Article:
Exasperated Ecuador ends asylum for Julian Assange, the world's worst house guest

Exasperated Ecuador ends asylum for Julian Assange, the world's worst house guest

Australian Prime Minister Scott Morrison affirmed that WikiLeaks founder Julian Assange will not be receiving "special treatment" following his arrest and potential extradition to the US.

Announcing his decision to rescind Mr Assange's asylum, Ecuadorian President Lenin Moreno cited the Australian's "violating of worldwide conventions and protocol".

Senators react on Capitol Hill Thursday after WikiLeaks founder, Julian Assange, was arrested at the Ecuadorean embassy in London where he's been seeking political asylum. He faces a USA charge of conspiring to reveal government secrets.

Speaking on Thursday Prime Minister Theresa May said Mr Assange's arrest showed no one is above the law.

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While official International Monetary Fund statements make no specific mentions of Assange, the clear link between the two is likely to continue to loom large, particularly in any United States attempts to secure extradition for Assange after having bought his expulsion and ultimate arrest by Britain.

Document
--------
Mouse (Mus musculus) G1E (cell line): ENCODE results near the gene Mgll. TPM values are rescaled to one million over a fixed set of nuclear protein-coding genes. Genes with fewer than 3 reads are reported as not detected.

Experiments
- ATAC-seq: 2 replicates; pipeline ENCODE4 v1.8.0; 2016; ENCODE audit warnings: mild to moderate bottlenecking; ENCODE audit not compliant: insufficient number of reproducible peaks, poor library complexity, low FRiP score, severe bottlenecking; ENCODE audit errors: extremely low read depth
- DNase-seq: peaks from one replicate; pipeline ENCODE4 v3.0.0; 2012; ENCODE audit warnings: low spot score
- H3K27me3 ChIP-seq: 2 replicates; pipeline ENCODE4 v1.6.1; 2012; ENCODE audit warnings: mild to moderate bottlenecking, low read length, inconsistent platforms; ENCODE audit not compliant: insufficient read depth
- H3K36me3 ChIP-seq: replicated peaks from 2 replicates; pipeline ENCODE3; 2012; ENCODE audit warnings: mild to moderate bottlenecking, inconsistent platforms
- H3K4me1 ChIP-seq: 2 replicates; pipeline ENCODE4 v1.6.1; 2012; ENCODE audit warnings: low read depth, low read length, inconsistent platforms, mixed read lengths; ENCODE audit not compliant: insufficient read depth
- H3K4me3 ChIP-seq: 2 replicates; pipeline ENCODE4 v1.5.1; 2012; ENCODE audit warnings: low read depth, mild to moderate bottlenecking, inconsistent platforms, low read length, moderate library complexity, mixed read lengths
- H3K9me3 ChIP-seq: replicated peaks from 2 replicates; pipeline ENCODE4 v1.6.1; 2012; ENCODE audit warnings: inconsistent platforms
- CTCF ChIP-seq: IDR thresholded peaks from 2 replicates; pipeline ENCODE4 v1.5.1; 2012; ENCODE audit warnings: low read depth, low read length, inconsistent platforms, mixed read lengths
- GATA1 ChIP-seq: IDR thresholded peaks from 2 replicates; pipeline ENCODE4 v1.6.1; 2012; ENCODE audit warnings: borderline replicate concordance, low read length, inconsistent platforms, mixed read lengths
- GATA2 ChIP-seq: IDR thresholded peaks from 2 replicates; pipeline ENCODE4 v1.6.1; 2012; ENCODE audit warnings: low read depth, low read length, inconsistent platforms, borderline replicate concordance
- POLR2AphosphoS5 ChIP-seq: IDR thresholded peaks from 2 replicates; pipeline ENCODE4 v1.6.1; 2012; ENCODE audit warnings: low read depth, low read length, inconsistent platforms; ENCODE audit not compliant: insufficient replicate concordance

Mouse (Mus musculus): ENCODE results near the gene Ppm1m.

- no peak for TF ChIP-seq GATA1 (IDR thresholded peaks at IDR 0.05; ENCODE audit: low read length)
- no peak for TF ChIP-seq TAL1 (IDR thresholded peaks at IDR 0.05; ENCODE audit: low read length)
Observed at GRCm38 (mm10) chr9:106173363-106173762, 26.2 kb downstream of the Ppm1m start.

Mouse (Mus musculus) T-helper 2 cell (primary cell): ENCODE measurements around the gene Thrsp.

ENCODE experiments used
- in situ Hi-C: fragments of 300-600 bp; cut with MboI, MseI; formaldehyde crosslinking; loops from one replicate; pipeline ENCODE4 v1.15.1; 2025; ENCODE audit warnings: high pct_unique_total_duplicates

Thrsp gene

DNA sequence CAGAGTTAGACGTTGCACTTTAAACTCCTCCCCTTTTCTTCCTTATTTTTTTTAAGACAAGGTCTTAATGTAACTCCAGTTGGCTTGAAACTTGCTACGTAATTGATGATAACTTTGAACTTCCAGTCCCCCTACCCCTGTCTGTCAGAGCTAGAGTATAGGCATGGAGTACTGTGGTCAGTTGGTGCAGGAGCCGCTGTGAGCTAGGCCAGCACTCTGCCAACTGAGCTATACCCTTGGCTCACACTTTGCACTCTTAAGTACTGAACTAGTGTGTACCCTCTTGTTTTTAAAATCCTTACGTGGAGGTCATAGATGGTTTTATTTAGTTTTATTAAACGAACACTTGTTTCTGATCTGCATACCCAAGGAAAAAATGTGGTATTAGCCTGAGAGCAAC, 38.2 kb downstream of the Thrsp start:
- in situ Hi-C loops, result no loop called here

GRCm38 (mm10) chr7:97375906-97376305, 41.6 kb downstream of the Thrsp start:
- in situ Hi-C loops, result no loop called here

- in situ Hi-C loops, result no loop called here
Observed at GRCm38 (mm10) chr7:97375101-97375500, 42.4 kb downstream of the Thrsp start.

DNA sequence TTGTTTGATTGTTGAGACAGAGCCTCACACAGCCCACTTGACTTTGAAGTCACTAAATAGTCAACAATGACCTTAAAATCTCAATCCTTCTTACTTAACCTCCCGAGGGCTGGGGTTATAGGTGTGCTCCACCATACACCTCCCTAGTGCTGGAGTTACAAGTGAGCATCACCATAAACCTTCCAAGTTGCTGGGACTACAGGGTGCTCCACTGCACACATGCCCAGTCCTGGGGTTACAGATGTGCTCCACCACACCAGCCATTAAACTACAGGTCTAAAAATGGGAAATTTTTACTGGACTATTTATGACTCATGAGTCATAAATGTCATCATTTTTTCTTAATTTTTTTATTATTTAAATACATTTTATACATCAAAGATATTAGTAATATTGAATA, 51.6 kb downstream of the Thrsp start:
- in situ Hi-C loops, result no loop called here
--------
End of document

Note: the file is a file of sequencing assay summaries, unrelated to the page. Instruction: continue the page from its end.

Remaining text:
The U.S. Justice Department has charged WikiLeaks founder Julian Assange in a computer hacking conspiracy, accusing him of helping former Army intelligence analyst Chelsea Manning break into classified computers.

According to the court, the United States has until 12 June to submit all the papers necessary for extradition. He also said the action was taken after a USA extradition request. He refused to leave the embassy, fearing arrest and extradition to the USA for publishing classified military and diplomatic cables through WikiLeaks. "He will receive the same consular support as any other Australians would in these circumstances".

"When Australians travel overseas and the find themselves in difficulties with the law, they face the judicial systems of those countries", he told the Australian Broadcasting Corporation (ABC). "This and other publications have confirmed the world's suspicion that Mr Assange is still linked to WikiLeaks and therefore involved in interfering in internal affairs of other states", Moreno said.

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